Life of Jemima

Life of Jemima, Or, the Confessions of an Unfortunate Bastard Who by the Antipathy of her Parents was Driven to Every Scene of Vice and Prostitution! Containing Some Particulars of Her Early Years; With General Remarks on Public Hospitals, an Account of the Interior of a Madhouse, and Its abuse; Her Escape Thence, and Voyage to America, Her Unhappy Marriage, and Final Settlement in England, as Nurse in an Hospital]

Author: Unknown [partially plagiarized from Mary Wollstonecraft]
Publisher: J. Bailey
Publication Year: 1800
Language: English
Book Dimensions: 11cm x 18.5cm
Pages: 24
University of Virginia Library Catalog Entry, Sadleir-Black Collection: PZ2.L549 1800

Material History

Life of Jemima, Or, the Confessions of an Unfortunate Bastard Who by the Antipathy of her Parents was Driven to Every Scene of Vice and Prostitution! Containing Some Particulars of Her Early Years; With General Remarks on Public Hospitals, an Account of the Interior of a Madhouse, and Its abuse; Her Escape Thence, and Voyage to America, Her Unhappy Marriage, and Final Settlement in England, as Nurse in an Hospital is a Gothic chapbook published in 1800. Life of Jemima is devoid of an author but credits J. Bailey for the printing and selling of the book. This remark appears on both the title page and the last page of the book. The chapbook is comprised of twenty pages, although the pages are marked up to the number 24, excluding the illustration at the very beginning of the book and the title page.

The very first thing you see when you open the book is an illustration portraying a woman who appears to have just sprung out of bed, with her breast exposed. In the illustration, she appears to have been caught engaging in sexual activities with her master, who drunkenly remains on the mattress. His mistress rages at the woman she caught with her husband. The illustration is captioned, “His extreme intoxication made him forget his customary Caution, and, my, Mistress entering, found us in a situation that could not have been more hateful to her than myself.” The text of the book itself is quite small and lettered close together. The book showcases the use of the standard long S. The margins are reasonably spaced out although there is a slightly large awkward amount of blank space at the very bottom of the pages in which more text could have easily been printed.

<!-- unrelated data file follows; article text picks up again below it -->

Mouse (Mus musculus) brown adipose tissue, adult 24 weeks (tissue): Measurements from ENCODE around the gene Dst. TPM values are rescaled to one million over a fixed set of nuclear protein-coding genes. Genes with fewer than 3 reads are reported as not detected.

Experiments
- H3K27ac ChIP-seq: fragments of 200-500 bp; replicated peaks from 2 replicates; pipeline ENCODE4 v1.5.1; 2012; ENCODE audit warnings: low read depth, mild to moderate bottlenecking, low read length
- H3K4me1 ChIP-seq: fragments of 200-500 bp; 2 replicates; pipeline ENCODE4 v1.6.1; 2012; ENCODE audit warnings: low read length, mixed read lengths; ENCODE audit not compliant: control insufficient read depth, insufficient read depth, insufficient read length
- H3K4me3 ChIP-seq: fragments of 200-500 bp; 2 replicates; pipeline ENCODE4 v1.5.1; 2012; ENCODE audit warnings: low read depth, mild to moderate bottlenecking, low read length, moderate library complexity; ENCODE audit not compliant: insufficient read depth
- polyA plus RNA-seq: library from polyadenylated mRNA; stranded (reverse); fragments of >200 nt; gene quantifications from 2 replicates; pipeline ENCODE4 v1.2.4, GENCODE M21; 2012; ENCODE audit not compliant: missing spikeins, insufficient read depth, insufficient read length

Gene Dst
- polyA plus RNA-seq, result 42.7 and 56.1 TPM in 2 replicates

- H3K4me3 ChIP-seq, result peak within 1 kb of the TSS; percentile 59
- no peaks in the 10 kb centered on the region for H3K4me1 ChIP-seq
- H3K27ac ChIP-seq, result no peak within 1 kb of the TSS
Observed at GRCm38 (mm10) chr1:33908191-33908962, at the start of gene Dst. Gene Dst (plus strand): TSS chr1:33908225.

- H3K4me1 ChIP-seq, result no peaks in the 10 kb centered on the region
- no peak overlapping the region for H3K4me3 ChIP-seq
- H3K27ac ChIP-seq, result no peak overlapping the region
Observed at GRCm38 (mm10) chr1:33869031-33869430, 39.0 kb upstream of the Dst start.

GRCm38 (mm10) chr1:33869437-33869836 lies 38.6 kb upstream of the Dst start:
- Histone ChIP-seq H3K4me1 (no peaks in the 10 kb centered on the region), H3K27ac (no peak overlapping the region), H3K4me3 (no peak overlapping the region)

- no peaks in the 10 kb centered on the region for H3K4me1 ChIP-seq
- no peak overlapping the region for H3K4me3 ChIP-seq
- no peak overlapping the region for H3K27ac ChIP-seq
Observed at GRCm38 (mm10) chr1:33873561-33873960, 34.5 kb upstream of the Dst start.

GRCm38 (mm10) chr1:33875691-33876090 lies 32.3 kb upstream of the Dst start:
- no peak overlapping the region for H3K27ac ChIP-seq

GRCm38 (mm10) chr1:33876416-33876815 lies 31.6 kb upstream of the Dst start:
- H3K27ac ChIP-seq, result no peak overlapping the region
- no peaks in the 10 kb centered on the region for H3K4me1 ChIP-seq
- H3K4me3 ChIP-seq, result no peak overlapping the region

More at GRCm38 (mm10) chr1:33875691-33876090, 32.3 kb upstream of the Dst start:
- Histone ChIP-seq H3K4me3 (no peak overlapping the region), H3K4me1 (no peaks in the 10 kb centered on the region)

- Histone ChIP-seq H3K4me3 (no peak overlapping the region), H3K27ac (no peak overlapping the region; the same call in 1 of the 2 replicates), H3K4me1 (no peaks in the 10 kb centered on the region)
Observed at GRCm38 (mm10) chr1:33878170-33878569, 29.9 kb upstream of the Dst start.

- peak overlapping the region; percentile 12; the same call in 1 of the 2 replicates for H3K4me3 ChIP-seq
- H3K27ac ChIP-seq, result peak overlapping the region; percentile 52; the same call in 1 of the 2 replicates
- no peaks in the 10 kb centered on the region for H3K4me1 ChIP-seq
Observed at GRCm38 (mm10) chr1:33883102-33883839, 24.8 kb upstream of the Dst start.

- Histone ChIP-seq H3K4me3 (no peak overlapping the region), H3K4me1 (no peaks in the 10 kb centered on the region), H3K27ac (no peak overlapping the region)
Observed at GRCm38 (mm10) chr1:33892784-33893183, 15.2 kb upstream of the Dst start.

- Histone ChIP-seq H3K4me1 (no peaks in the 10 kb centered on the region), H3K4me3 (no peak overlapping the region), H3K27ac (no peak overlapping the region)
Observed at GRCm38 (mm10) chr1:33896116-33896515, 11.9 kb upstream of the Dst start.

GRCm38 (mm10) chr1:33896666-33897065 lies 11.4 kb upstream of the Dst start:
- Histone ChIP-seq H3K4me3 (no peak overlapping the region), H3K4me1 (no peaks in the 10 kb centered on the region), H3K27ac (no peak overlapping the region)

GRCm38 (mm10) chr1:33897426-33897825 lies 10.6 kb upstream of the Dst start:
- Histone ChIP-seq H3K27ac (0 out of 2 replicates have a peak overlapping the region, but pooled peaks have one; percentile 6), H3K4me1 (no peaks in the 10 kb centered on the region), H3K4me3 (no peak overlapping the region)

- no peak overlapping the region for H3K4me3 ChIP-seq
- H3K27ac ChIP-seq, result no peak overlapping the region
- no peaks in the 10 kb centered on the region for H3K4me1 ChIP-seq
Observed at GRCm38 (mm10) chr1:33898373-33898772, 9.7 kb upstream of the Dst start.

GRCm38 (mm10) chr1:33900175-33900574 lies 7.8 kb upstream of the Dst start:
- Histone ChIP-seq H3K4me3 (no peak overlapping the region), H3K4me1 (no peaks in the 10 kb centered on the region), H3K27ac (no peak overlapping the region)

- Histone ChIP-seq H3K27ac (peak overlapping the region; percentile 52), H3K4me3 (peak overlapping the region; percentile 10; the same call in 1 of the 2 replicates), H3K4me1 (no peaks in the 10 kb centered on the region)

The book is 18.5cm long and just under 11cm wide. Its edges are torn and a singular string, which appears to be hand-strung, binds every page together. Though the outermost page has separated from the rest of the book, it is still perfectly intact. The withered string is exposed at the very center of the spine of the book from excessive or indelicate use. It appears almost like a pamphlet. The book’s pages have turned brown and yellow with time although the text is very nearly perfectly preserved. Some mysterious stains which I can only assume to be water or mildew are scattered throughout the book. The pages are soft and feel almost cloth-like. Aside from its wear and tear, the book shows no marks of previous ownership such as names written in the book, annotations, stamps, or bookplates. While its contents are quite taboo (as indicated by the book’s title) by nineteenth-century standards, this centuries-old book is overall in fine physical condition.

Textual History

Maria: or, The Wrongs of Woman is a novel written by Mary Wollstonecraft and posthumously published by her husband, William Godwin, in 1798 following Wollstonecraft’s death in 1797. Wollstonecraft died on the tenth of September of 1797, just after the birth of her daughter Mary Wollstonecraft Godwin (eventually Mary Shelley) on August thirteenth of that same year. Wollstonecraft was and still is a highly respected, renowned author known for writing early feminist works. Wollstonecraft’s novels were known for centering around female characters and dynamics placing a large emphasis on female friendship. Maria tells the story of a woman who was committed to an insane asylum by her husband.